In accordance with the present invention a plasma source and method of manufacture are provided which substantially eliminate or reduce disadvantages and problems associated with prior plasma sources.
A plasma processing structure comprising a plasma processing chamber and an inductively coupled plasma source mounted therein. The inductively coupled plasma source includes a hermetically sealed encapsulated antenna. Various embodiments are disclosed including using a planar or conical antenna, having a dielectric capping plate which may be conical in shape, and adding electrically conducting rings to the surface of a housing that surrounds the antenna. In addition, RF power may be supplied to the antenna through one or more RF matching networks from one or more RF power supplies.
A technical advantage of the invention is providing a method for incorporating an inductively coupled plasma source in a generic plasma processing chamber.
A further advantage of the invention is providing an inductively coupled plasma source having an encapsulated antenna assembly that is hermetically sealed.
A further advantage of the invention is providing an inductively coupled plasma source connected to a plurality of RF tuners and/or generators.
These and other advantages will be apparent to those skilled in the art having reference to the specification in conjunction with drawings.
For a more complete understanding of the present invention, and the advantages thereof, reference is now made to the following descriptions taken in conjunction with the accompanying drawings, in which:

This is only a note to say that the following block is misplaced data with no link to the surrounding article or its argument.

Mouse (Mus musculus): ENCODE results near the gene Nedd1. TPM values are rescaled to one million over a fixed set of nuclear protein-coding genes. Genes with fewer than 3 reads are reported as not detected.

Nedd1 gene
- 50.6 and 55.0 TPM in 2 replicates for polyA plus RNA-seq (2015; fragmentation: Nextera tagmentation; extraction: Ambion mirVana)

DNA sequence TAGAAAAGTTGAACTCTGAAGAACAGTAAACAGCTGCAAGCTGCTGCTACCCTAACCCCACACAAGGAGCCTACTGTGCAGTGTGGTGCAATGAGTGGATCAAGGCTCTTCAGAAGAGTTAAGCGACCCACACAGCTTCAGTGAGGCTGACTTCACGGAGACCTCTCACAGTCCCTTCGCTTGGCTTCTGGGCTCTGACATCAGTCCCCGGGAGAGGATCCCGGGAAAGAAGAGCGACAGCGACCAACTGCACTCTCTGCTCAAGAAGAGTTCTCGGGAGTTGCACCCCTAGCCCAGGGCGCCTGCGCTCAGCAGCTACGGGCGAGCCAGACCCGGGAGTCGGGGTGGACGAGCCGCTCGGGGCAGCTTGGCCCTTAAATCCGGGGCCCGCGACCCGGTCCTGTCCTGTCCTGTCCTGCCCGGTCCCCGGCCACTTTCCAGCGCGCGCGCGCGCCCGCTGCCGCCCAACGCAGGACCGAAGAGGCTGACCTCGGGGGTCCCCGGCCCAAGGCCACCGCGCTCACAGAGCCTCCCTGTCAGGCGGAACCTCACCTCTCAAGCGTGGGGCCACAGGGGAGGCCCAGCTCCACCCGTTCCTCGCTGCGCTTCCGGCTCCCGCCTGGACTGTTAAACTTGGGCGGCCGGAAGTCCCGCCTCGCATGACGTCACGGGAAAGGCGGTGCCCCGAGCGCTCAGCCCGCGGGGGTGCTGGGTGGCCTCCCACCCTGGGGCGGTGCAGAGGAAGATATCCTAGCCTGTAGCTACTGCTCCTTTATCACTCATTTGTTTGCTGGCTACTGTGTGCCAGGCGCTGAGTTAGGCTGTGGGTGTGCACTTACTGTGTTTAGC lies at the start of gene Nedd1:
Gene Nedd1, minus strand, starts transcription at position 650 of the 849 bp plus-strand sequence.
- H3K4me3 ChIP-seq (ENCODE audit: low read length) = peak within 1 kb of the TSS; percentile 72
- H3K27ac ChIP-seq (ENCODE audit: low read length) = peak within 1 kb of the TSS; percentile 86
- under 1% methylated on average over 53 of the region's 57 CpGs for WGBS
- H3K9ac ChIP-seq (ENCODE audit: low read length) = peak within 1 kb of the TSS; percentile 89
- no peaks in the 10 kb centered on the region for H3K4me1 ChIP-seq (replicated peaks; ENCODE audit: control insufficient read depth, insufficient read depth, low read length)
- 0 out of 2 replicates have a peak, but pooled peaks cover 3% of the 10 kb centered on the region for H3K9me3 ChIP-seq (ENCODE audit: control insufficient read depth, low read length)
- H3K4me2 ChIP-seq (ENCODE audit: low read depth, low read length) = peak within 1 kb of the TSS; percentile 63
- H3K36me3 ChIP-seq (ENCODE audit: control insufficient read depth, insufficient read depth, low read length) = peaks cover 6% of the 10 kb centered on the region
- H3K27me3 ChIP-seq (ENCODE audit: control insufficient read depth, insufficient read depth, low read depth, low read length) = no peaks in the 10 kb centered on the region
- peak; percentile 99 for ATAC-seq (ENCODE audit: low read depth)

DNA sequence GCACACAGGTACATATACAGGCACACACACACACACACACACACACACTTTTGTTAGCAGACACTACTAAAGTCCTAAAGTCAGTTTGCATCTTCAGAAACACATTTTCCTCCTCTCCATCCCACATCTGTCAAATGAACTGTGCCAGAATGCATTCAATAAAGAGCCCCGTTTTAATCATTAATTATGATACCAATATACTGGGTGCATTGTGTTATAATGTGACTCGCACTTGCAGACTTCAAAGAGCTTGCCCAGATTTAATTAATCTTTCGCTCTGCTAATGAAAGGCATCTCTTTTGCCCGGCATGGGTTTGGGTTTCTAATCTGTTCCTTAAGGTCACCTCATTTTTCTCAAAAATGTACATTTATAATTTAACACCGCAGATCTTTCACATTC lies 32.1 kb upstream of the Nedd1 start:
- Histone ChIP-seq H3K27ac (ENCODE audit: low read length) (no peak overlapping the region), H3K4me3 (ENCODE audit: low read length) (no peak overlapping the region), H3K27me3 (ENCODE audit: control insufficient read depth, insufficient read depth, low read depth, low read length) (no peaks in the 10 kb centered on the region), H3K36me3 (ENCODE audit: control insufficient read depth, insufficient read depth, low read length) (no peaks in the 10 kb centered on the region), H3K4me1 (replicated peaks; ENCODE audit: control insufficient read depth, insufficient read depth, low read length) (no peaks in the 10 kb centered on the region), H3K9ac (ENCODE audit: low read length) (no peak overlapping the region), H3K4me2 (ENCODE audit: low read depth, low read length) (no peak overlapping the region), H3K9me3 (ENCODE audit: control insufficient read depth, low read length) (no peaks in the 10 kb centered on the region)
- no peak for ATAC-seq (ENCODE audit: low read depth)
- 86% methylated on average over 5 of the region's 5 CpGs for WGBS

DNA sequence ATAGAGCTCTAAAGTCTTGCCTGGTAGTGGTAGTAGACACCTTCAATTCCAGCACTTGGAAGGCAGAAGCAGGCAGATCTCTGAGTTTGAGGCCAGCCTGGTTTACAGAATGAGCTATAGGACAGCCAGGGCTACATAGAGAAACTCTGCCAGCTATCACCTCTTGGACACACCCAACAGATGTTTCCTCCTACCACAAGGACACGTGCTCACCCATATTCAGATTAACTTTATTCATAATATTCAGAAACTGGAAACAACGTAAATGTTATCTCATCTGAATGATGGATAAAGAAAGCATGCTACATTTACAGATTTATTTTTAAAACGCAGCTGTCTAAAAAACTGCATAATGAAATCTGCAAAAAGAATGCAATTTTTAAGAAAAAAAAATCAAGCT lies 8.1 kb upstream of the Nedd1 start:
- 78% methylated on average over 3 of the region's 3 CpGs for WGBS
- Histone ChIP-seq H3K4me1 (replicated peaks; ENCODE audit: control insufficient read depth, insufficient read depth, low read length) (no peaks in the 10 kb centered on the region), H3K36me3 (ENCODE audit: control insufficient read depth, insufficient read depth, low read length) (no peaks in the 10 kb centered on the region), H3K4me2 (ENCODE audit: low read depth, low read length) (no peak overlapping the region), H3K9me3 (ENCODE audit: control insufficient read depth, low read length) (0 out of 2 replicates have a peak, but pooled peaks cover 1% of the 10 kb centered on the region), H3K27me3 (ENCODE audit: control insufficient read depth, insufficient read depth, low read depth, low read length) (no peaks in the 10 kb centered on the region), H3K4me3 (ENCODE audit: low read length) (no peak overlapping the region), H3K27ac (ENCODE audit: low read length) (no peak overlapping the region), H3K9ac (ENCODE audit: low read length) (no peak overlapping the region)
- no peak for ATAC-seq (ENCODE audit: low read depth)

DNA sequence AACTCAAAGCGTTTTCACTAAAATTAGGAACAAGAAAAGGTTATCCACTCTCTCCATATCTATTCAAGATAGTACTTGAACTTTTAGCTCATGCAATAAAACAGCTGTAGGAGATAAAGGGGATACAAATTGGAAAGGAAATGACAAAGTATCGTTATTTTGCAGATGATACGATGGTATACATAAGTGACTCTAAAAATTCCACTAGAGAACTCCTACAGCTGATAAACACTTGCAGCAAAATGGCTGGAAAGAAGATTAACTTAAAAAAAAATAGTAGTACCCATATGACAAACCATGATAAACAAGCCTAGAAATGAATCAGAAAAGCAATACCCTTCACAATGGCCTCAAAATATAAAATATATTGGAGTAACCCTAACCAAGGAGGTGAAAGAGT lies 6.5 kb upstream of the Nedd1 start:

FIG. 1 depicts a partially cross-sectional, partially schematic diagram of a plasma processing chamber employing the disclosed plasma source; and
FIG. 2 illustrates an alternative configuration having a contoured dielectric capping plate adjacent the plasma source;
FIG. 3 illustrates an alternative embodiment plasma source for large area plasmas;
FIG. 4 illustrates an alternative embodiment plasma source having a master-slave link between the RF power supplies for the plasma source and wafer chuck;
FIG. 5 illustrates an alternative configuration of the plasma source having electrically conducting plates on the surface of the antenna housing;
FIG. 6 illustrates an alternative configuration of the plasma source having a contoured antenna;
FIG. 7 illustrates a mechanism for adjusting the spacing between the disclosed plasma source and the wafer chuck;
FIG. 8 is a graph of the effects of antenna geometry on ion flux distribution at the wafer;
FIG. 9 is a graph of the effects of antenna geometry on ion flux distribution at the wafer;